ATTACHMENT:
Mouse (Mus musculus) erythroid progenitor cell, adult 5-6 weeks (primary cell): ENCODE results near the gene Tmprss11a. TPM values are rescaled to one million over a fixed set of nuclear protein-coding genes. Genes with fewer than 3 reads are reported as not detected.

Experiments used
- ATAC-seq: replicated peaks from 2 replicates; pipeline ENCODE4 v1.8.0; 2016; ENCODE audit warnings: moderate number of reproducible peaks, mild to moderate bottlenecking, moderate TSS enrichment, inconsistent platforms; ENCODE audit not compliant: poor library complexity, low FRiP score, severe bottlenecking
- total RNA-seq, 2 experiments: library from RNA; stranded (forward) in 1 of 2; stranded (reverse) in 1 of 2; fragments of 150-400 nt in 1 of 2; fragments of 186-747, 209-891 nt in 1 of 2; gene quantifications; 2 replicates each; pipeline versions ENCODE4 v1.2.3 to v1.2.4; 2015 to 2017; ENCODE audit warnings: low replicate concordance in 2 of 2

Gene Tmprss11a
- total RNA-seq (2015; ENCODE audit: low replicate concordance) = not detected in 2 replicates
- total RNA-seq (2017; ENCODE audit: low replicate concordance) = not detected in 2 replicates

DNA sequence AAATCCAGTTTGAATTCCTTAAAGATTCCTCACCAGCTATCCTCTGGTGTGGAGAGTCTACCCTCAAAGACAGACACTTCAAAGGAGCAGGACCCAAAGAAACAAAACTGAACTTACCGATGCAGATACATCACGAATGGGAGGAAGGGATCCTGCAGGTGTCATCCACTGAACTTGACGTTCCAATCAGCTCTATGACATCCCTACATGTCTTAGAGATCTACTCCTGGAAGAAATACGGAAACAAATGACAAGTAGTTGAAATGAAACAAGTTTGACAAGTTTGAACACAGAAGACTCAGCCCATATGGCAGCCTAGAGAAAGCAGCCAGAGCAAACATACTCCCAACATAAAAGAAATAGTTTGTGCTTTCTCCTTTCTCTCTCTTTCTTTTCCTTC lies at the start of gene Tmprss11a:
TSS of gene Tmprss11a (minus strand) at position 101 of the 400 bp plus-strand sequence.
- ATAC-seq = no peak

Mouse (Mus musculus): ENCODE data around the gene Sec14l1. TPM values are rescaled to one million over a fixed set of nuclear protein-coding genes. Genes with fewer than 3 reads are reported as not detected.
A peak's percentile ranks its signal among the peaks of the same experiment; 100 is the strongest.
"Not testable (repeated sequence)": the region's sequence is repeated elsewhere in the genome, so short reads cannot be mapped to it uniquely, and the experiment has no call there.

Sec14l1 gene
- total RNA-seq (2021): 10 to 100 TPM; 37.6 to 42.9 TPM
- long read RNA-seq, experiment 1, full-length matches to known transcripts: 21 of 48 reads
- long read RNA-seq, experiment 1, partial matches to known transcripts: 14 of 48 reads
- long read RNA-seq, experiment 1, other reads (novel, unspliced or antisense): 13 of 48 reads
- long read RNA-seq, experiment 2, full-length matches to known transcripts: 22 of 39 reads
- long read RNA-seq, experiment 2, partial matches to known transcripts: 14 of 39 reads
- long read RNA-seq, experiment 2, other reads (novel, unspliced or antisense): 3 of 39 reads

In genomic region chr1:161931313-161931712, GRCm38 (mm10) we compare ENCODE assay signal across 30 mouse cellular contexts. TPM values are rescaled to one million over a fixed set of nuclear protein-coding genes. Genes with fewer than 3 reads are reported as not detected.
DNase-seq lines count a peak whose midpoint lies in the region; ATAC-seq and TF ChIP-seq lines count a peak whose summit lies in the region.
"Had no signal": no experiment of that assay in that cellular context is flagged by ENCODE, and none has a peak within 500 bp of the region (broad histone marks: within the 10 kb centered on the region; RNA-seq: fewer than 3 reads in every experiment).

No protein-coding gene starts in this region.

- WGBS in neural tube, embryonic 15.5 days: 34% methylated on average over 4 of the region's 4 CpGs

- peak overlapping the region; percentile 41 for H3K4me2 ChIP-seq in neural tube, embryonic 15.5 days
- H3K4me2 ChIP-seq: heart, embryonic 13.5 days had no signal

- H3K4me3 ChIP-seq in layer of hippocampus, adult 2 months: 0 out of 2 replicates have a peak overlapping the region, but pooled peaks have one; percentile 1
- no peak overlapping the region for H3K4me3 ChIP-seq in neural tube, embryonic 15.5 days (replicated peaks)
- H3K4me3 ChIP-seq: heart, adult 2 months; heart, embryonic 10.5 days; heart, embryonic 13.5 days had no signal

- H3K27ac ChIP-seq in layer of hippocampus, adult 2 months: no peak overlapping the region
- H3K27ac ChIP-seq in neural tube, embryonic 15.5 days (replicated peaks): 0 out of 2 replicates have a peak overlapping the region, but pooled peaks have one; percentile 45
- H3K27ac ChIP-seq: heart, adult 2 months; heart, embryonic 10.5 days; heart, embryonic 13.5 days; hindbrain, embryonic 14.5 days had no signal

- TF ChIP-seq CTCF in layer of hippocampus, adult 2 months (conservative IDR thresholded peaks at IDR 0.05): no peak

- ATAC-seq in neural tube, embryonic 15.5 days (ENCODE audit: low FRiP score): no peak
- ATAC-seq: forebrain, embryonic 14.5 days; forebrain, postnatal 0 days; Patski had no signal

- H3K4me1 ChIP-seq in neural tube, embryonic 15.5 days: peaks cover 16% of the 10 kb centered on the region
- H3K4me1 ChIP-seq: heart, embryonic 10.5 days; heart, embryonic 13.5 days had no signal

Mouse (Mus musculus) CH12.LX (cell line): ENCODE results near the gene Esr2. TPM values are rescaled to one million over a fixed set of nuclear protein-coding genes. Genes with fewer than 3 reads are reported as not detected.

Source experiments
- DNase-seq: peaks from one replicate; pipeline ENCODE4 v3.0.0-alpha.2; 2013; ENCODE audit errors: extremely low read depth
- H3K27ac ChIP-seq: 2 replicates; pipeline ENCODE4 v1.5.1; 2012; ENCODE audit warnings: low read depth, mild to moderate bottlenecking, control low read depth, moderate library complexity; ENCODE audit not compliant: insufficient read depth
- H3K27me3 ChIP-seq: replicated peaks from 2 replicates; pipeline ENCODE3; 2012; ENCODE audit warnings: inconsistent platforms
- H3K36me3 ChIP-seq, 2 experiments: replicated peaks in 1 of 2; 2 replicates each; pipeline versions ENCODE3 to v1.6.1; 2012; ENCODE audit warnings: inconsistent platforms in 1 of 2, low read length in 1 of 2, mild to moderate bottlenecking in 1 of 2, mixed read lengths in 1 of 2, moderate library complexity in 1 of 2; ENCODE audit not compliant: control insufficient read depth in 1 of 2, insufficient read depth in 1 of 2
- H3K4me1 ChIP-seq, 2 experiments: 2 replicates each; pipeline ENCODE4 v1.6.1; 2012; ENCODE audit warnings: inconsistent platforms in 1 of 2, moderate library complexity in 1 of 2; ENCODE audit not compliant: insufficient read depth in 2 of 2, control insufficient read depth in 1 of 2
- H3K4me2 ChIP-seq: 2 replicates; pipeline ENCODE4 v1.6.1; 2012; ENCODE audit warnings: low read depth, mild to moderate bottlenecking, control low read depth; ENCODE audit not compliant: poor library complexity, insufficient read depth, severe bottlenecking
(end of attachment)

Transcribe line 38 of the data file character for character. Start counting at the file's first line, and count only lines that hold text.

- H3K4me1 ChIP-seq in neural tube, embryonic 15.5 days: peaks cover 16% of the 10 kb centered on the region